Following a dream

Teenagers should continue to follow their personal endeavors instead of relying on a predetermined future.

Evan Shinn
Evan Shinn

I want to be a rock-star, and I have no shame in saying that. It’s a dream I’ve harbored ever since I can remember. If I could perform for thousands every night, record in the studio and travel to city after city to do it all again, I would be the most content teenager on this planet. It’s a dream that inspires me to challenge myself every day. And now that the band I joined in 8th grade, Auburn Skies, has finally given me a small taste of what that life offers, I have to admit, I’ve become addicted.

Very few have attempted my pursuit, and they either make it or “break it.” That’s just how it plays out; but these factors don’t discourage me. Too many times I’ve been told to find a realistic goal, but the fact is, being realistic only goes as far as your mind can stretch.

Like most people, I fear myself working in a cubicle at the age of 40 with two children, depression and a severe debt problem, my own personal definition of the American Dream, but with the right kind of mind set, that doesn’t have to happen.

Perceived success and personal endeavors are the best remedies to avoid such a fate. It’s the things you wholeheartedly work for that make you smile in the end. It could be as simple as a good grade, an acceptance letter or a promotion, but the way people apply themselves to achieve such things depends on themselves. Again, it’s about work and dedication. And what I’m working at wasn’t a decision made over night.

The band I sing for makes up a great deal of the passion I convey every day. I find myself daydreaming about being a rock star in school, wishing I could make it my career then and now instead of spending countless minutes in class, learning facts that may or may not apply to my life. It’s the only thing that keeps me driven and dedicated to the goals I’ve chosen to pursue, and I wish everyone else could find something like that — something that wins over the heart and soul of their being. Numerous times in the day I think up ideas to further myself in my band, pushing the limits, but the thing that’s convinced me the most is my constant want for that career.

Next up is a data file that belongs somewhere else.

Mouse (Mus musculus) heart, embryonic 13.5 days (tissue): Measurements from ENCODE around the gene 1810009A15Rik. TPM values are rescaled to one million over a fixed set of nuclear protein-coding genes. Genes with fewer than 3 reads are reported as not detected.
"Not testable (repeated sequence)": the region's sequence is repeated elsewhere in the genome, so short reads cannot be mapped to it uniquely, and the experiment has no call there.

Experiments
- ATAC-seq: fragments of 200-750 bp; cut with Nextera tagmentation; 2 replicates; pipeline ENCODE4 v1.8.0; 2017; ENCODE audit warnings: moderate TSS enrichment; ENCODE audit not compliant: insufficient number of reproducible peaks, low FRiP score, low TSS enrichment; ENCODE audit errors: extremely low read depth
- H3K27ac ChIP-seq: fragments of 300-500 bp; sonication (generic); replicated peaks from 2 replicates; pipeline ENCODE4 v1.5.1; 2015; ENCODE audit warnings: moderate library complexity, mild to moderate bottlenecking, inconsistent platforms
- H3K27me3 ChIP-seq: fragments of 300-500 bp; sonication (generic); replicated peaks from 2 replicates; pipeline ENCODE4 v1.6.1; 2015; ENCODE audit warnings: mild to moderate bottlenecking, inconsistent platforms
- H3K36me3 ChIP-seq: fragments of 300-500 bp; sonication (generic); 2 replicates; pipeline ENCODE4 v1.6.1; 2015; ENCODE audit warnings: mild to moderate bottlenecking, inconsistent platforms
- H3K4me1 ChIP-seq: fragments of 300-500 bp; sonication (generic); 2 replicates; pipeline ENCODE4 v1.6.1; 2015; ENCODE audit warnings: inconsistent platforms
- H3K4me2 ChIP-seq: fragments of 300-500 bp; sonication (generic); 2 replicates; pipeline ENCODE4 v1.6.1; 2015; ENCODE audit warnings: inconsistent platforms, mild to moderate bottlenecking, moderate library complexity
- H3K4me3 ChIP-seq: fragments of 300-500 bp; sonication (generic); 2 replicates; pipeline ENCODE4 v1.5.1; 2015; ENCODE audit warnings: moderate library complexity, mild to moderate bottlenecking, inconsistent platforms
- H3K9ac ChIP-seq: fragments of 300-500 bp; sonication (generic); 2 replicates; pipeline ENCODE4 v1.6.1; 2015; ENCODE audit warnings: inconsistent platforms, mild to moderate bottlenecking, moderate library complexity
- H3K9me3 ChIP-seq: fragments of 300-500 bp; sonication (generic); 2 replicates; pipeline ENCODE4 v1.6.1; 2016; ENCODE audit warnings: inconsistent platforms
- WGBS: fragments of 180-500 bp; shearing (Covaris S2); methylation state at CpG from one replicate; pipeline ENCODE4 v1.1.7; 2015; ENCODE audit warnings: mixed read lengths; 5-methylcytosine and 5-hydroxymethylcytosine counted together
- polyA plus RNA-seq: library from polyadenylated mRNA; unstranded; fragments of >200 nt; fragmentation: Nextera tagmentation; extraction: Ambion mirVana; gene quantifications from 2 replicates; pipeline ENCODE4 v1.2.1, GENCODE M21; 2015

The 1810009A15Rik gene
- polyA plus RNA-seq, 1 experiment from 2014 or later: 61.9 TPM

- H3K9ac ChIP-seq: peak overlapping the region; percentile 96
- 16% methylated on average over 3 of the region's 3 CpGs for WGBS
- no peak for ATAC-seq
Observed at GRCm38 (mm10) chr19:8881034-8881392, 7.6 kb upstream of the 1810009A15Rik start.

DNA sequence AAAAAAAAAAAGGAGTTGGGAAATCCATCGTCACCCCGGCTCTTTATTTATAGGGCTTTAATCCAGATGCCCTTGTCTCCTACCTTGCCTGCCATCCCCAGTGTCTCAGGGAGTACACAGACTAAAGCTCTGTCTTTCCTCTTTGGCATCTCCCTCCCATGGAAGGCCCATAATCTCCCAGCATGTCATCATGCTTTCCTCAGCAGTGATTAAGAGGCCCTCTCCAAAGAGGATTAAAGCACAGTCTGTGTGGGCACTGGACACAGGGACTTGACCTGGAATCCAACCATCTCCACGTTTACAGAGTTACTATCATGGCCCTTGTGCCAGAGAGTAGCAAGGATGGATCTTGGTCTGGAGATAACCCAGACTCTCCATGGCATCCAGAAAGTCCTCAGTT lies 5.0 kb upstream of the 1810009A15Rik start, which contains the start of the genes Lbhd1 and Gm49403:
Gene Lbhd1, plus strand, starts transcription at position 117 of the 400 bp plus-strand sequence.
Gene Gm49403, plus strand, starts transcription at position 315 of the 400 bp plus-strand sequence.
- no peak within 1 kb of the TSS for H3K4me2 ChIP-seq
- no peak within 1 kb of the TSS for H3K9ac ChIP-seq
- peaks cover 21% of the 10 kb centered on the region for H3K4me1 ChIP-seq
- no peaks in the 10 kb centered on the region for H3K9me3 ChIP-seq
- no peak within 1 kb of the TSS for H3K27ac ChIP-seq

Do this for me now. Picture your dream job — it could be anything; An astronaut, a CEO of a large corporation, or the President of the U.S. — and hold it tight. If you can see yourself in that position, continuously ecstatic with no regrets and exhilarated to work at your profession every day, then I have faith you will achieve it. How accurate this theory is, I don’t know, but if you want something so bad it hurts, then I have no doubt you’ll be headed in the right direction.

The American dream I described isn’t one many want to find themselves experiencing, but I feel the condemning society in which we live in tries to dictate our lives. Parents make socially accepted decisions they’ve conceived as valid from their so-called reality for us because they feel it’s the only way to live safe. But the reality is, they’re setting up their children up for a predetermined life instead of letting them pursue their dreams.

Success comes from happiness, and happiness comes from passion put into something you love.
So I hope the youth will reconsider their dreams and keep creative, because what’s a life worth living if your heart isn’t in everything little thing you do?